"Boil the beast" she said, "what else?" "But it's not dead" protested Belacqua "you can't boil it like that." She looked at him in astonishment. Had he taken leave of his senses? "Have sense" she said sharply, "lobsters are always boiled alive. They must be." She caught up the lobster and laid it on its back. It trembled. "They feel nothing" she said. In the depths of the sea it had crept into the cruel pot. For hours, in the midst of its enemies, it had breathed secretly. It had survived the Frenchwoman's cat and his witless clutch. Now it was going alive into scalding water. It had to. Take into the air my quiet breath. Belacqua looked at the old parchment of her face, grey in the dim kitchen. "You make a fuss" she said angrily "and upset me and then lash into it for your dinner." She lifted the lobster clear of the table. It had about thirty seconds to live. Well, thought Belacqua,

We Nomads

"The nomad has a territory; he follows customary paths; he goes from one point to another; he is not ignorant of points (water points, dwelling points, assembly points, etc.). But the question is what in nomad life is a principle and what is only a consequence. To begin with, although the points determine paths, they are strictly subordinated to the paths they determine, the reverse of which happens with the sedentary. The water point is reached only to be left behind; every point is a relay and exists only as a relay. ... The life of the nomad is the intermezzo. Even the elements of his dwelling are conceived in terms of the trajectory that is forever mobilizing them." --Gilles Deleuze I had a good run today, 30k on a hilly course with the last five miles under 6:00 pace. There are two aspects of a good run. One of them is articulated in a language that grounds the run in a type of analytic fact. I ran this distance and it occurred at this pace on this course which happens t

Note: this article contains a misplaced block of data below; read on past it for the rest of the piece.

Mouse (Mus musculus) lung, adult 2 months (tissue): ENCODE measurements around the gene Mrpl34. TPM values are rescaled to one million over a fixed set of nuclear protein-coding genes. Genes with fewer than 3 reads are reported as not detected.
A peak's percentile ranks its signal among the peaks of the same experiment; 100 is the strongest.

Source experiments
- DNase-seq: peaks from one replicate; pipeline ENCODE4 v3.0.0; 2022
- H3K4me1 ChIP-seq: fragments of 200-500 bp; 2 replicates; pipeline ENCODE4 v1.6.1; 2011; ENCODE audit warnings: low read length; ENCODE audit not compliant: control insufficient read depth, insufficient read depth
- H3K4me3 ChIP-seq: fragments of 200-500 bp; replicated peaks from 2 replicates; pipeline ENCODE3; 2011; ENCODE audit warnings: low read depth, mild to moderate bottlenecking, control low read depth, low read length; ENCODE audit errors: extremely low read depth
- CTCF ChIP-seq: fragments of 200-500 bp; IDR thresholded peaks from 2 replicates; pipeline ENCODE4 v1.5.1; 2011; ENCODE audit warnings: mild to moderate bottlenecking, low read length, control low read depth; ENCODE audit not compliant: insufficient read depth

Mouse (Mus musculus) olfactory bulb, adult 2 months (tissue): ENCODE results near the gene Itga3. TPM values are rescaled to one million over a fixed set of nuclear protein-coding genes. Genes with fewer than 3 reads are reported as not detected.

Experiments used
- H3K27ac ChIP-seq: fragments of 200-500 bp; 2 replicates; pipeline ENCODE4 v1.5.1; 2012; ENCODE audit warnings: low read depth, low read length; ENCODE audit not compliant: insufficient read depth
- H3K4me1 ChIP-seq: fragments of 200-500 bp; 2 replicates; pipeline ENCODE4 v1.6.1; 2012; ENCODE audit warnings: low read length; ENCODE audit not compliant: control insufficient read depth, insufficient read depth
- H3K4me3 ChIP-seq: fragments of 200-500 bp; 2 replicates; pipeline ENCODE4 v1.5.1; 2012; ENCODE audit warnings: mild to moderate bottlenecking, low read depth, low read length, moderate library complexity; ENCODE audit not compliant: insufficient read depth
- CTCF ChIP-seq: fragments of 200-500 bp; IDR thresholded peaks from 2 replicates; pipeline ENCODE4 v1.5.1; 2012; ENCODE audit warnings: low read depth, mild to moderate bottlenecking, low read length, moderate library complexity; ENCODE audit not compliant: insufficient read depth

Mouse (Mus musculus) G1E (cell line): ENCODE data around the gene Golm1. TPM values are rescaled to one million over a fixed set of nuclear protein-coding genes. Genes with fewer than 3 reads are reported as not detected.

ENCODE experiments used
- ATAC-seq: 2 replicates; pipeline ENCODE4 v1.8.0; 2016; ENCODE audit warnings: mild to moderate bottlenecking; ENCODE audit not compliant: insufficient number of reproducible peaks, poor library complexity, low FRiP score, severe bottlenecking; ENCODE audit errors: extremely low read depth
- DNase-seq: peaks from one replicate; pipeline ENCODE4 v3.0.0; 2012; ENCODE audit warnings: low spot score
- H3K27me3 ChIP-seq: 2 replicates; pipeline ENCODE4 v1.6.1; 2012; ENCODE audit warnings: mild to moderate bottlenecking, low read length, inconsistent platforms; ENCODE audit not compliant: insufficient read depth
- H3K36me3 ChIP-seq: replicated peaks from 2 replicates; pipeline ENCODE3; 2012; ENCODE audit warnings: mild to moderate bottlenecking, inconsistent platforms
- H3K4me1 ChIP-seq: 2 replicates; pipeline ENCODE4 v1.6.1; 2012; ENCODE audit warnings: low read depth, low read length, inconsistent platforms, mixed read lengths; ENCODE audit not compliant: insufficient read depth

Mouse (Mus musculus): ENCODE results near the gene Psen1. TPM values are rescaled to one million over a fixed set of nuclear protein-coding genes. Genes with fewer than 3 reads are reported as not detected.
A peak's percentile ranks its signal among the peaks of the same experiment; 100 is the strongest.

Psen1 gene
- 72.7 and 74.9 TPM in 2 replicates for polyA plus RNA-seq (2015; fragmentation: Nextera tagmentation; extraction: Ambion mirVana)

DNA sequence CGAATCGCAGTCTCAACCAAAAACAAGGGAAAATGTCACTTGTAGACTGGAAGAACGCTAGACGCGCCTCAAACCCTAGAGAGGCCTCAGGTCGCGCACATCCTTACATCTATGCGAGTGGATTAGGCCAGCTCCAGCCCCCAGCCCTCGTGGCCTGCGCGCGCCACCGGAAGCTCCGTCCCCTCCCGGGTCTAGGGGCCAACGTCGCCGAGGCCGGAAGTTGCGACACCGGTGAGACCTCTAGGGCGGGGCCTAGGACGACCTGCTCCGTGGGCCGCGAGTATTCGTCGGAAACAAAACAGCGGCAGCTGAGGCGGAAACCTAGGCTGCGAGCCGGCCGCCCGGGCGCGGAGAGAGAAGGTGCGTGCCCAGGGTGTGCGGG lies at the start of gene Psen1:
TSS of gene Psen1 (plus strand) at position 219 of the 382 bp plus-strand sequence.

Okay, another post about numbers. Yesterday I passed the 3650 miles for the last 365 days. It was this week last year that I recovered from my achilles tendinitis enough to begin training. (It's almost totally healed now.) Some stats from the 365 days: Lowest mileage week: 25, week of Dec. 1. (I only ran two days that week, as my left quad was bothering me.) This was the only week I didn't hit at least 40 miles. Highest mileage week: 111, week of Feb 2. That's an all-time high for me. I had four weeks over 100 miles this year. Weeks above 80 miles : 19 Weeks above 60 miles: 36 Doubles: 73 Days off: 21 Highest Monthly Mileage: January, 09: 360 miles Lowest Monthly Mileage: June, 09: 231 miles # of races: 15 # of PRs: 2 (HM 1:12:51, 50k trail 3:51:33) Onwards!


I took my shot on Saturday at a local 5k and ran 16:29. After the race I was disappointed, but only for about 5 minutes. I walked backwards on the course and watched as the runners came in. It's impossible to stay blue when you see folks working it that last half mile of a 5k. I stood and watched, offering words of encouragement. But I was the one encouraged. Cheesy, but true. I looked back today on athlinks through some of my old road racing. Though I've done it several times on the track, in my entire life I've broken 16 minutes for 5k on the roads exactly twice. Once the course was short--I ran 14:47, supposedly. Ha! Unfortunately, I think that race would have been my road PR. The other time I squeaked under with a 15:55, a road race I ran in April after track season while home visiting from college, more than 10 years ago. So, that puts this goal into some perspective for me. The fact that I'm considering it is pretty meaningful. On Saturday, I took it out hard with